Oxfam's report on wealth inequality has produced some interesting coverage. It was quite timely for us in Jersey as the Chief Minister had recently commented on the high levels of poverty locally1. The claim that the top 1% will own half the wealth of the world within a year or so is both shocking and very worrisome.
I am fully in support of the broad thrust of the report - the inequality at the extremes is simply unacceptable. Numerically the wealthiest 80 people in the world have the same wealth as the poorest 3.5 billion. It is not the same as income, though of course if you have billions in wealth , you will surely have a huge income too. There were of course some negative comments on the report, one of two of which bear some examination.
Radio Jersey covered it with a couple of guests. It was a very poor debate. The respondents conflated income with wealth(assets) and some time was spend bemoaning the tax rates on the middle earners locally. There is an issue there, but it has little to do with the global wealth inequality of the Oxfam report. It is like mistaking a balance sheet for a cash flow statement. However it does raise one of the other argument deployed by some detractors - wealth is an inadequate measure of poverty.
Certainly it is possible to be asset rich and income poor. Dairy farmers in the UK who are getting less per litre of milk than it costs to produce might well be in that position. Conversely it is possible to have high income , but no net wealth, especially if you have a 'high maintenance' lifestyle. It is half the reason some celebrity footballers and performers quickly go bankrupt if their income stream declines.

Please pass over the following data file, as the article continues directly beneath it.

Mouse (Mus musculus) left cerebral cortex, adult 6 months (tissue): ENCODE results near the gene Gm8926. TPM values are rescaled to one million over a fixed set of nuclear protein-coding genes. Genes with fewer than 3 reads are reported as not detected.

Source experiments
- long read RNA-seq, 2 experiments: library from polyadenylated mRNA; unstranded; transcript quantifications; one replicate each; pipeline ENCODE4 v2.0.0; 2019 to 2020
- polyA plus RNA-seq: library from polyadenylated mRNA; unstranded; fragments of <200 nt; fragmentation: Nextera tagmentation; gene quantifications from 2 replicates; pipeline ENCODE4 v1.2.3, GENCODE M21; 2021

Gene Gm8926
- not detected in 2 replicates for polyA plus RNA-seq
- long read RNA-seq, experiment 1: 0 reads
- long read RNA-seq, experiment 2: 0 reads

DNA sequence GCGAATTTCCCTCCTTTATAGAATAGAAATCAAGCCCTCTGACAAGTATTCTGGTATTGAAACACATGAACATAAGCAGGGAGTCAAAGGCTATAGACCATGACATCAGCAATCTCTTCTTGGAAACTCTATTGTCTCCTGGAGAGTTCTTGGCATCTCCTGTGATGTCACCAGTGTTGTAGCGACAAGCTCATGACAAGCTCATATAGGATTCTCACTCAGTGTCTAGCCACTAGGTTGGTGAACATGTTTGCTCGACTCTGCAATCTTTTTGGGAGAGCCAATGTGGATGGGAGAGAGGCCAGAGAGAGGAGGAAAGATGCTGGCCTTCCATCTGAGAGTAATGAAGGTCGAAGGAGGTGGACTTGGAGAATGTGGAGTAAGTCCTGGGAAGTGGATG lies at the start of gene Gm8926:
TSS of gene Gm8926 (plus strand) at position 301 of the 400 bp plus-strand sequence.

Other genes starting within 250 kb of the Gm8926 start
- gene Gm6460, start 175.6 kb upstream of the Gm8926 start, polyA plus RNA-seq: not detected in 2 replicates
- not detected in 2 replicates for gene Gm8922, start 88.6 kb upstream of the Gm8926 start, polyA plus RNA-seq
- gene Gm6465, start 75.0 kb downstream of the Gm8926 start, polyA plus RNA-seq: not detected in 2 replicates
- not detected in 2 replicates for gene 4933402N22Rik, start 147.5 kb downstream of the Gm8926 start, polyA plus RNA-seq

This conflation of income and wealth is one of the key points made in a derogatory piece in the Spectator. They include this graphic
Quite why they think the millennium goals set in 1990 should still be the standard in 2015 isn't explained. Nor do they appear to have heard of either inflation , or of sudden currency movements (The Swiss franc mover 30% last week! Exceptional, yes, but it happens) $1.00 in 1990 had the same buying power as $1.85 in 2014 3. Annual inflation over this period was 2.59%. Or put another way their graphic implies no significant change in the actual inflation adjusted income poverty of the poorest in the world.
The same article then goes on to make a real howler of a claim. According to the Spectator this graph show inequality is falling long term. It is true there is a drop from 2000 -2010, but even they admit there's been an 'uptick ' in more recent years. But clearly the level in inequality is higher in this decade than it was at any time in 1960's, 1970's or 1980's !
Perhaps the most valid of the problems directed at the wealth report is the impact of debt. The measure Oxfam used is effectively net assets, so people in debt are identified as the poorest, poorer than those who have no assets, but no debt. That means, for example, if you have negative equity on a house you are likely regarded as poor. However that fact hides a twist. Generally you can only go into debt if yo have surplus income over basic requirements. If you have no visible means to pay back a loan you are very unlikely to be able to secure one. Where it does prove possible for the income poorest it in place like India where bonded labour abuse is used to effectively enslave people.
Debt might also distort the picture in another way. It is quite possible to have wealth in shares that are valued significantly but in companies that have 0 or even negative net asset value. We are not talking small companies here either. Currently, for example, I believe BT has NAV of 0. It is not magic - as long as the business can service it debts it may have value. But therein is the problem It own BT shares are they count as an asset, even though they have no asset value! The company has no wealth, but if I have some shares in them I do have wealth. It looks like a paradox arising from the artificial separation of concerns between the owner of the shares and the owner of the debt.